HL Deb 20 April 1915 vol 18 cc811-3

LORD LATYMER had on the Paper a Notice to move for a Return of the number and rank of—

  1. (1) Naval officers attached to the Land Expeditionary Force.
  2. (2) Efficient officers of the Royal Marines at present unemployed.

The noble Lord said: My Lords, the two parts of the Motion standing in my name are very closely connected, as any one who knows the history of the Royal Marines will be aware; but as I have reason for thinking that my Motion in its present double form is not likely to be accepted by the Government, I wish to withdraw the first part relating to naval officers attached to the Land Expeditionary Force and merely to ask for a Return of the number and rank of efficient officers of the Royal Marines at present unemployed. Hints are constantly being thrown out that in these difficult times any questions relating to military or naval affairs, and I suppose to Royal Marine affairs, are out of place. I cannot, however, agree with that doctrine in the present instance. I am not asking for the names of Marine officers who are unemployed, but merely for their number and rank. Not only is it in my opinion harmless, but I am bound to say I think it is decidedly to the public benefit, that this question should be answered; and I cannot see that I am in any way embarrassing the Admiralty in asking for information which it cannot possibly take five minutes to find out..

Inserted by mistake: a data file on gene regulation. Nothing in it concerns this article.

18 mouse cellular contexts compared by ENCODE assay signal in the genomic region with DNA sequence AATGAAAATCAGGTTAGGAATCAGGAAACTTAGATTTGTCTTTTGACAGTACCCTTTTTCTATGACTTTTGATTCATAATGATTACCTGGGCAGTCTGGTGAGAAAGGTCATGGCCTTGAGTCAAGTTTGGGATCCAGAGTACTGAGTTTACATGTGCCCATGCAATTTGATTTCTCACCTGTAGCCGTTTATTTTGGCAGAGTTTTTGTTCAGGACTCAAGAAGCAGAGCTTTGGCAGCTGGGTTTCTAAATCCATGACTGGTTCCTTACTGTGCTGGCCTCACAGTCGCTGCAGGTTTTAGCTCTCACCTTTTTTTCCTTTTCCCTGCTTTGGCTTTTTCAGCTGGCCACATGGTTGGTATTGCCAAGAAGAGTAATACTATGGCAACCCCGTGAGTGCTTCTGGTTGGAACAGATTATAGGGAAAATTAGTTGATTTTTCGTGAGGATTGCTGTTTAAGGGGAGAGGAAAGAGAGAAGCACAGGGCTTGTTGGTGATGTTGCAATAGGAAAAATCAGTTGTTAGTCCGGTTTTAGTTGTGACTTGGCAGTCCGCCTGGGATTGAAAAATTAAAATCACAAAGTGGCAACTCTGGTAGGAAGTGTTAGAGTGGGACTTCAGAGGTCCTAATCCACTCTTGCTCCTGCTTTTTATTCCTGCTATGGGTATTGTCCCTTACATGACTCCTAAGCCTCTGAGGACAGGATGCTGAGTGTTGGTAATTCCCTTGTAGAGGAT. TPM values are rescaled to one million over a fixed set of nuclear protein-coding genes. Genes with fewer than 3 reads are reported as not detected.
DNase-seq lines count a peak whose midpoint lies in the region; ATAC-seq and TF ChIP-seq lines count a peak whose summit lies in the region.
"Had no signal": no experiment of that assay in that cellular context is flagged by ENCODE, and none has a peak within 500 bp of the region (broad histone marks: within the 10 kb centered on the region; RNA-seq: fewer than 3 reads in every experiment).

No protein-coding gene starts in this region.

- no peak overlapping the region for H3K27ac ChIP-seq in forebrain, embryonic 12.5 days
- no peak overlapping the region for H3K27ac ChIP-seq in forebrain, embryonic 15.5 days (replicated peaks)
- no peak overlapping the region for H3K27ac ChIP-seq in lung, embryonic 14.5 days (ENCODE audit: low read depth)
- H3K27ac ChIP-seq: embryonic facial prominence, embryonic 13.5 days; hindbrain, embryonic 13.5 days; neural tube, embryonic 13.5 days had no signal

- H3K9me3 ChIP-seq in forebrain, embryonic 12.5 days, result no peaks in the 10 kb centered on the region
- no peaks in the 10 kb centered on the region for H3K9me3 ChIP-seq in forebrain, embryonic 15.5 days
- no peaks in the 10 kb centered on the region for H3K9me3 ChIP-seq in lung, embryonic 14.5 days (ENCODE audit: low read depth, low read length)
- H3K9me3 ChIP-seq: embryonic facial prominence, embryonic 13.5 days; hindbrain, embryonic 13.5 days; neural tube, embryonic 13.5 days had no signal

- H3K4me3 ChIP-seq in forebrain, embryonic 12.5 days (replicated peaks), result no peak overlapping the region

It is common knowledge to us all that at the present time as many efficient officers are required as can possibly be obtained. Therefore it does seem on the face of it an extraordinary thing that a body of highly trained and physically fit men who are available to serve their country and who are of high rank in their own particular line of service should be apparently left without any work to do at all, unless it be an inferior place in a wireless telegraph station or recruiting office, or some inferior post of that kind. As far as my information goes—and it is fairly authentic—there are about thirty of these men who, as I am told, are "efficient." That, I suppose, means that they have gone through all the necessary military training and experience and are also physically able to perform service if they were required.

In one respect it does not signify very much whether this Motion is received or not, because if the Government will not give any information on the subject one must draw one's own conclusion. It is impossible to imagine that these men are kept in the background because of any inefficiency on their part. Therefore there must be other reasons for the Admiralty not recommending them for military service. I will not venture to enter into what those reasons may be, but I am quite sure they will be present to the minds of all noble Lords who are conversant with the history of the Marines and the relation between the Admiralty and the Marines for the last hundred years. To put this Motion is really for the public benefit. I say so because officers are most certainly required at the present time. Why should the public have been put to the expense of having these men highly trained for many years past if at the end of all that expense they are to be left on the shelf with nothing to do? I acknowledge at once that if my Motion as amended is accepted the next step will be to ask why these officers have been left in this position of idleness. On the other hand, if the Admiralty do not wish to give any answer to this question noble Lords will no doubt take for granted that they do not wish to give the reasons. I beg to move.